Adapted with permission from Sexuality in Midlife and Beyond, a special health report published by Harvard Health Publishing.
Enjoying a satisfying sex life
Sex. The word can evoke a kaleidoscope of emotions. From love, excitement, and tenderness to longing, anxiety, and disappointment—the reactions are as varied as sexual experiences themselves. What's more, many people will encounter all these emotions and many others in the course of a sex life spanning several decades.
But what is sex, really?
On one level, sex is just another hormone-driven bodily function designed to perpetuate the species. Of course, that narrow view underestimates the complexity of the human sexual response. In addition to the biochemical forces at work, your experiences and expectations help shape your sexuality. Your understanding of yourself as a sexual being, your thoughts about what constitutes a satisfying sexual connection, and your relationship with your partner are key factors in your ability to develop and maintain a fulfilling sex life.
Talking to your partner
Many couples find it difficult to talk about sex even under the best of circumstances. When sexual problems occur, feelings of hurt, shame, guilt, and resentment can halt conversation altogether. Because good communication is a cornerstone of a healthy relationship, establishing a dialogue is the first step not only to a better sex life, but also to a closer emotional bond. Here are some tips for tackling this sensitive subject.
Find the right time to talk. There are two types of sexual conversations: the ones you have in the bedroom and the ones you have elsewhere. It's perfectly appropriate to tell your partner what feels good in the middle of lovemaking, but it's best to wait until you're in a more neutral setting to discuss larger issues, such as mismatched sexual desire or orgasm troubles.
Avoid criticizing. Couch suggestions in positive terms, such as, “I really love it when you touch my hair lightly that way,” rather than focusing on the negatives. Approach a sexual issue as a problem to be solved together rather than an exercise in assigning blame.
Confide in your partner about changes in your body. If hot flashes are keeping you up at night or menopause has made your vagina dry, talk to your partner about these things. It's much better that he know what's really going on rather than interpret these physical changes as lack of interest. Likewise, if you're a man and you no longer get an erection just from the thought of sex, show your partner how to stimulate you rather than let her believe she isn't attractive enough to arouse you anymore.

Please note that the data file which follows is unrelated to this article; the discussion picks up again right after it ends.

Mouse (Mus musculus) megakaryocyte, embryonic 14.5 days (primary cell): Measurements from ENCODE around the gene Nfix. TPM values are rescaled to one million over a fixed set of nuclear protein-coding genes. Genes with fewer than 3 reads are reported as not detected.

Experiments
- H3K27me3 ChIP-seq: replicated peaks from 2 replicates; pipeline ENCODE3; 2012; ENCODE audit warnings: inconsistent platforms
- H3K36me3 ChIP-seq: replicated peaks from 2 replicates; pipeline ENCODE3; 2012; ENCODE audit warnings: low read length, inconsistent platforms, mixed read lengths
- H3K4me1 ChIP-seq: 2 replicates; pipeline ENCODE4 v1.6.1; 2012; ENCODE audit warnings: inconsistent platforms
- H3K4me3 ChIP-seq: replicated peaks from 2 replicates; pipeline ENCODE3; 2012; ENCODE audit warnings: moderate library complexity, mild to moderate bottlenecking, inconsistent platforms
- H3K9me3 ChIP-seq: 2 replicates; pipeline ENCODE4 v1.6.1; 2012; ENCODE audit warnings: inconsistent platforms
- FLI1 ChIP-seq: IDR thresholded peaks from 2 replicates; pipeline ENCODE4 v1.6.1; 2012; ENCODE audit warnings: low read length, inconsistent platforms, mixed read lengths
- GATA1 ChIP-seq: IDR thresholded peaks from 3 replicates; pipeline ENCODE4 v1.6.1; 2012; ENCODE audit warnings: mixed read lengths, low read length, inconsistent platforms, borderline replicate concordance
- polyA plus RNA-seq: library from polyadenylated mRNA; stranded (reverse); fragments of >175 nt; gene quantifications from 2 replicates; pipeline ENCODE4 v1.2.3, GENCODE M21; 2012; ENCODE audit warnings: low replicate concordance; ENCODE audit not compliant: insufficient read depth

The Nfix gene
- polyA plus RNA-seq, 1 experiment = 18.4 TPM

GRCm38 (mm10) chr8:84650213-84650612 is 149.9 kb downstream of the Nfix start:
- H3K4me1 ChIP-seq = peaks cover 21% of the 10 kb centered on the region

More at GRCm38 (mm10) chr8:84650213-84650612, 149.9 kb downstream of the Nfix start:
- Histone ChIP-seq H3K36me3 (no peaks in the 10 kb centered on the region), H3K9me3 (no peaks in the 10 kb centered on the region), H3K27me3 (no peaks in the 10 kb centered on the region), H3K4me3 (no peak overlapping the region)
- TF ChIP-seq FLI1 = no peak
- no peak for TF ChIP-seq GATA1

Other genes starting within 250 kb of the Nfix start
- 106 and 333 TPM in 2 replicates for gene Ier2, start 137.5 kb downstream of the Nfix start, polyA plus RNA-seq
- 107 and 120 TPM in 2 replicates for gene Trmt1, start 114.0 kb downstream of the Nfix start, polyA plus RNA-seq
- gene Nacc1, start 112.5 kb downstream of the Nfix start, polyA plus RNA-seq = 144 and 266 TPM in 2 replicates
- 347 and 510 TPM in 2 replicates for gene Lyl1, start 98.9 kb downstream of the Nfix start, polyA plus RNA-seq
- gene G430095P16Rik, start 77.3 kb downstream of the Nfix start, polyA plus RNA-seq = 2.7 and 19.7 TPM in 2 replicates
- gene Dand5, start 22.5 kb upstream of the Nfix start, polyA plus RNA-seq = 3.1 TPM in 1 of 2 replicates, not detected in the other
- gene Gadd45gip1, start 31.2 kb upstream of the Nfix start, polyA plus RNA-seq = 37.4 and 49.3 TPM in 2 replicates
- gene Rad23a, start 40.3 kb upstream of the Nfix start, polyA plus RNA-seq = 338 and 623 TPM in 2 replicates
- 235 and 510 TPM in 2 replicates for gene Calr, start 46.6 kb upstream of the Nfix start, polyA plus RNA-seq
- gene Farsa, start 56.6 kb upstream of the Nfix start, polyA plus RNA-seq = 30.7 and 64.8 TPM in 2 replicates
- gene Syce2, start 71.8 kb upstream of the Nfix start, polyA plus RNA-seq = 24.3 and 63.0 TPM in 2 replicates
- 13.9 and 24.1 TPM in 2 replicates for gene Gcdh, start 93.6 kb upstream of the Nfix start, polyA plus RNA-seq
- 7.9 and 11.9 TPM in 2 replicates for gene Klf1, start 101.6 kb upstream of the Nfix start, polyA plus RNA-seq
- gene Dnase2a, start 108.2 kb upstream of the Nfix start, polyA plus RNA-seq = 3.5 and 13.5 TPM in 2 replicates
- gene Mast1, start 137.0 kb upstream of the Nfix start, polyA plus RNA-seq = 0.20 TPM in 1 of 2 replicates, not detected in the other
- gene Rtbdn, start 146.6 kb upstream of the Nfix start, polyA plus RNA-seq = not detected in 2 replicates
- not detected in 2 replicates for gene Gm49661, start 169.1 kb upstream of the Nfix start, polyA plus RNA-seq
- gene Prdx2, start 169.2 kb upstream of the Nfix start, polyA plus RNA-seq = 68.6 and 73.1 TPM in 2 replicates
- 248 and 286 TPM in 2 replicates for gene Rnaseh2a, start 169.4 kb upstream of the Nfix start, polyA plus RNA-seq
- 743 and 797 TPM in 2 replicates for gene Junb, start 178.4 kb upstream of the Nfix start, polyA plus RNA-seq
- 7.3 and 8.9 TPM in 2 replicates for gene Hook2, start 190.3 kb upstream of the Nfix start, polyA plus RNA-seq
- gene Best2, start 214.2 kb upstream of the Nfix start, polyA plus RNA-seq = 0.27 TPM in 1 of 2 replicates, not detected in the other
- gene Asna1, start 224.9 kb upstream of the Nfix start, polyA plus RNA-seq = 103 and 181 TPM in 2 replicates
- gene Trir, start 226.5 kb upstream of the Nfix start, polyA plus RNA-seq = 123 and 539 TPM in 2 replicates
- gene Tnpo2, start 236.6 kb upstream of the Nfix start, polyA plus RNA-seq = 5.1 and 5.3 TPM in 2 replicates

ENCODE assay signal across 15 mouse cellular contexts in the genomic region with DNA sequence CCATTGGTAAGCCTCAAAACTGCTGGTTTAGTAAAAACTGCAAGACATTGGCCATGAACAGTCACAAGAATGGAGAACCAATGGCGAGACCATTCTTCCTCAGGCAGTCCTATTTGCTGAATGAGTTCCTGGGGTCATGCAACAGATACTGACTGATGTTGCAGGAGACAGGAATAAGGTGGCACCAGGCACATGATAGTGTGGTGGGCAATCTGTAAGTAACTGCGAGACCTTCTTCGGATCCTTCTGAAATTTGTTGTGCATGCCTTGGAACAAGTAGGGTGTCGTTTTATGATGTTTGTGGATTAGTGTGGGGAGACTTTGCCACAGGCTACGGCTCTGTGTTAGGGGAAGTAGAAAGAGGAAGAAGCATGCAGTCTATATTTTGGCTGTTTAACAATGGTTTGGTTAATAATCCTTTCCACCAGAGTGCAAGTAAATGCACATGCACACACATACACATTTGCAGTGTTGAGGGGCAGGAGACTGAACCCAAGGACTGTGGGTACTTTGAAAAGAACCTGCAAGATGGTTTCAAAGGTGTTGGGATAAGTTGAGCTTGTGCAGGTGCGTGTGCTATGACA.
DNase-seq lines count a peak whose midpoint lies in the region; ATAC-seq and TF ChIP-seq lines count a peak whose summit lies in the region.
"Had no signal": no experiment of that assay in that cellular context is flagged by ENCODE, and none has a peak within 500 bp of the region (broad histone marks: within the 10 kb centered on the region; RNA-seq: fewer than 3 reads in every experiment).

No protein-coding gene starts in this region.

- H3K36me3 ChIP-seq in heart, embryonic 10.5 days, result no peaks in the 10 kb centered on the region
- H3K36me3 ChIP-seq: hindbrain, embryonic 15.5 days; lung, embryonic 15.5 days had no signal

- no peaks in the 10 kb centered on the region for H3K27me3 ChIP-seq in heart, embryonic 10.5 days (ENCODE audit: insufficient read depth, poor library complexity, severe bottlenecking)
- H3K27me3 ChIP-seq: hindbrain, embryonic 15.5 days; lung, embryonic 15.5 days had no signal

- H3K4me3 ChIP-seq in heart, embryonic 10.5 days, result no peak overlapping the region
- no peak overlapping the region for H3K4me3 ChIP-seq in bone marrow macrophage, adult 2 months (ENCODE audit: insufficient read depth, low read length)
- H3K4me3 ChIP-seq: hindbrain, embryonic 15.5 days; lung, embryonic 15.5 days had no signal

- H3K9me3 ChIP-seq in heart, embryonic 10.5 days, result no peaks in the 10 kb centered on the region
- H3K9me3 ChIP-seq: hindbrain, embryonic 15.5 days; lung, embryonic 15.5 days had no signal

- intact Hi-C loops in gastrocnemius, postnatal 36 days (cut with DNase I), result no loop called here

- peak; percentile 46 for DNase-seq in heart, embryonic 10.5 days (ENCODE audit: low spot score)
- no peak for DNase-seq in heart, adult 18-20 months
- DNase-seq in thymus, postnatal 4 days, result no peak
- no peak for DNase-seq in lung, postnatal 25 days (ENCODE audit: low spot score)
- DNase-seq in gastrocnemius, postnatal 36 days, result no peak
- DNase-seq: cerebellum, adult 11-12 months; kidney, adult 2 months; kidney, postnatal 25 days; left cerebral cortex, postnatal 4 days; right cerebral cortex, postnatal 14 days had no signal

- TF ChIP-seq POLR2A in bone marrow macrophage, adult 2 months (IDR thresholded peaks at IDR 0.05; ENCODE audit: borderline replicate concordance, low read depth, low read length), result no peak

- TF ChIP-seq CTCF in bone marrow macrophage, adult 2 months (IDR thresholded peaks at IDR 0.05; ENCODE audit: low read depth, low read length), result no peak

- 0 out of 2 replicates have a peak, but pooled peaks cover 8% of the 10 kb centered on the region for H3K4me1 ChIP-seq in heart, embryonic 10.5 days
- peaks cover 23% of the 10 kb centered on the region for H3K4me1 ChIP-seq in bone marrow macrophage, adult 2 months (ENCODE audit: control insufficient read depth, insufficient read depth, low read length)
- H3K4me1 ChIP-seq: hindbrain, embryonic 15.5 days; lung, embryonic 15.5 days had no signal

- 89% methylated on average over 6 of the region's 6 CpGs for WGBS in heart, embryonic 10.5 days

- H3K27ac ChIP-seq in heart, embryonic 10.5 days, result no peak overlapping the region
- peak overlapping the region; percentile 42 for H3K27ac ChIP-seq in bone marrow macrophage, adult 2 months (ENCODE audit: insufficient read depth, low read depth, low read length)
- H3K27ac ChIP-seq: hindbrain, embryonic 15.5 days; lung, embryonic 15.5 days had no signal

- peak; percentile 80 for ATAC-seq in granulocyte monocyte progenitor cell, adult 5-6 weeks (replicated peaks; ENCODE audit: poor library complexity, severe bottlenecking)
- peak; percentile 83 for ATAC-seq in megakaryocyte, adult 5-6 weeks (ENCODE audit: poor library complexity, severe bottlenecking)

Be honest. You may think you're protecting your partner's feelings by faking an orgasm, but in reality you're starting down a slippery slope. As challenging as it is to talk about any sexual problem, the difficulty level skyrockets once the issue is buried under years of lies, hurt, and resentment.
Don't equate love with sexual performance
Create an atmosphere of caring and tenderness; touch and kiss often. Don't blame yourself or your partner for your sexual difficulties. Focus instead on maintaining emotional and physical intimacy in your relationship. For older couples, another potentially sensitive subject that's worth discussing is what will happen after one partner dies. In couples who enjoy a healthy sex life, the surviving partner will likely want to seek out a new partner. Expressing your openness to that possibility while you are both still alive will likely relieve guilt and make the process less difficult for the surviving partner later.
Using self-help strategies
Treating sexual problems is easier now than ever before. Revolutionary medications and professional sex therapists are there if you need them. But you may be able to resolve minor sexual issues by making a few adjustments in your lovemaking style. Here are some things you can try at home.
Educate yourself. Plenty of good self-help materials are available for every type of sexual issue. Browse the Internet or your local bookstore, pick out a few resources that apply to you, and use them to help you and your partner become better informed about the problem. If talking directly is too difficult, you and your partner can underline passages that you particularly like and show them to each other.
Privacy concerns and internet use
The internet is a valuable source of all types of information, including books and other products (such as sex toys) that can enhance your sex life. Although it may be obvious, never use your workplace computer to do such searches, to avoid potential embarrassment with your employer, who is likely able to track your search history. People who feel uneasy even about using their home computers and credit cards to order sex-related information or products online might be able to find a nearby store (especially in major cities) and pay with cash.